It is important to underline that during the lapse of construction of the second Home-and-Studio, Luis Barragán already lived in Mexico City, and therefore, he cannot have been in charge of the construction. Similarly, there is the knowledge that Rafael Urzúa returned for the first time to his hometown (Concepción de Buenos Aires, Jalisco) in 19379, hence, he couldn’t have been in charge of the construction either. However, it is possible that either one, or both, of these characters supported Orozco, since, being involved in the construction network in Guadalajara, it would have been within their reach to contact providers, subcontractors, draftsmen, and, generally, construction personnel. They likely put this contact network at Orozco’s disposal for the construction of the Workshop-Dormitory.

– Regarding the Home-and-Studio at Ignacio Mariscal St, in Mexico City, there is certain evidence that could lead to the conclusion that it was not Orozco, but Luis Barragán, who took care of the construction.

In the first place, the order of the events must be considered, since this Home-and-Studio was built between the years of 1939 and 1941. During this lapse, Luis Barragán already lived in Mexico City. On the other hand, Orozco only lived there for brief stays, since during the same lapse, he concluded his muralistic works in Guadalajara and he painted, by commission of president Lázaro Cárdenas, the mural at Jiquilpan. In addition, he went to New York in order to paint the mural known as Dive bomber and Tank at the Modern Art Museum (MoMA) of New York.

In the second place, there are two letters that Orozco wrote to his wife Margarita, from which Luis Barragán can be inferred to be the builder of the Home-and-Studio. In the first of these letters, written from Jiquilpan, Michoacán, on April 2, 1940, Orozco mentions a check for 2000 dollars he received as payment from Mr. E. John Abbott and explains: I intend to give this check in full to [Luis] Barragán, for the house10. In a second letter, written from New York on May 21 of the same year, Orozco mentions the following to his wife: Tell me how the construction of the house at Mariscal is going. I am going to write to Barragán11.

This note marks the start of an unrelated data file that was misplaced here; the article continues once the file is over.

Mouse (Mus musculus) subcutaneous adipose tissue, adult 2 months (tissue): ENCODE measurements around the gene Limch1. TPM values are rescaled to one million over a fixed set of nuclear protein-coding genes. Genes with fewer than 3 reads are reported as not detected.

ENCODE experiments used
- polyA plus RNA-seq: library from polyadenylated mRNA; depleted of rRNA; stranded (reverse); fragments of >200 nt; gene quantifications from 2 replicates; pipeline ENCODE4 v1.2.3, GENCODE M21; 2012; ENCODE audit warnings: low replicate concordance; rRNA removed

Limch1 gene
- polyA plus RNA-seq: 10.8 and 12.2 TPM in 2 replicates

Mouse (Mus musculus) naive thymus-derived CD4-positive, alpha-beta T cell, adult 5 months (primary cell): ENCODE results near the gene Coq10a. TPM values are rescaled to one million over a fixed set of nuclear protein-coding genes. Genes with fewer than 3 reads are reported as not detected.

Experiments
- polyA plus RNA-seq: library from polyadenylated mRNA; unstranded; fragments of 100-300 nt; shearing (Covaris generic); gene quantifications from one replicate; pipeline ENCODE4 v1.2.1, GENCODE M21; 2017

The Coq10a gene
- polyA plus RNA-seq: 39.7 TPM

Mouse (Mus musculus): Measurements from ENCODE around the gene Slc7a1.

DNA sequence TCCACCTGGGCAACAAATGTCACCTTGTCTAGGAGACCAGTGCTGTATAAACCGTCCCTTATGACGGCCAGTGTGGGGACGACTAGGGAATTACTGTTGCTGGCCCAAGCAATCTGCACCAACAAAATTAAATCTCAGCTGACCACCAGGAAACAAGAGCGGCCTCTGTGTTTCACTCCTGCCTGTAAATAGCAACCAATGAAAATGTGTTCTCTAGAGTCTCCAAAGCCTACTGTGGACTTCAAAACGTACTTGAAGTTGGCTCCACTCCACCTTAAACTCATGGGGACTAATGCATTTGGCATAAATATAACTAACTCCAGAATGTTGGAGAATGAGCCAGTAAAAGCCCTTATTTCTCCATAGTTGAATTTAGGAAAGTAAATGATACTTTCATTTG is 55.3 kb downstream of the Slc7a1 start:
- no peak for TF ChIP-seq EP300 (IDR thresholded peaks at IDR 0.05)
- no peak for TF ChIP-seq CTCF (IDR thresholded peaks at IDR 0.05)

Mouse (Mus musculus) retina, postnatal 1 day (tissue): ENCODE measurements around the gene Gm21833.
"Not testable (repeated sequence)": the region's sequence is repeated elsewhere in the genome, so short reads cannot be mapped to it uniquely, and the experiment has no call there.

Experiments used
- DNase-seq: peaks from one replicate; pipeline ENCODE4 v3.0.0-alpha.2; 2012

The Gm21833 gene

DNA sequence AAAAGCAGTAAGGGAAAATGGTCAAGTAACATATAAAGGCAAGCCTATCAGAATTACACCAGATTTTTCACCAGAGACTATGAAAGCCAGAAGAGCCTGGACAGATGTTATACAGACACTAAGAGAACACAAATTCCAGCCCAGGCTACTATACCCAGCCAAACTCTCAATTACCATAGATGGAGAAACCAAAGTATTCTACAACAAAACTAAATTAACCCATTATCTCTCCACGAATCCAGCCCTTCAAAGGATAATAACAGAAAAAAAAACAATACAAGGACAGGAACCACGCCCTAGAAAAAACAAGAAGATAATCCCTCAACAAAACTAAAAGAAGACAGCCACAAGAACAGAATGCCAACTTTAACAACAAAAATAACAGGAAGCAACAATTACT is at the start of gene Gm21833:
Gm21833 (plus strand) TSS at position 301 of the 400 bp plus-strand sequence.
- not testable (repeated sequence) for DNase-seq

– Finally, regarding the fourth Home-and-Studio, located at 148 Aurelio Aceves St of the city of Guadalajara, everything seems to suggest that engineer Luis Edmundo Ponce Adame was in charge of the construction, under the very close vigilance and supervision of Orozco.

Orozco acquired the property, on which the house would stand, at the end of 1947, according to a letter from Orozco to his wife, dated on December 12 of the same year: I have taken the parcel of land I told you about. It is half a block from the Arch, almost at Vallarta Avenue. […] It is fully urbanized, and there is plenty of water […]12.

Engineer Ponce Adame carried out the calculations and took care of supervising the site. He had met Orozco a few months back since he was also in charge of building the hall of the Chamber of Deputies, where Orozco painted his fourth and last mural work in this city. On April 6, 1949, Ponce Adame sent a letter to Orozco, which indicates that he was in charge of the building site:

I send to you the photographs of the house. In order to […] consult your opinion […] I allow myself to attach […] as […] a suggestion […] a sketch indicating an example of a solution for the façade. […] It is now urgent to decide what to do with the space at issue […] I would say that a cross-beam be poured […] in case you decide to leave a window […] on your order, I can make the casting so we can set the roof.13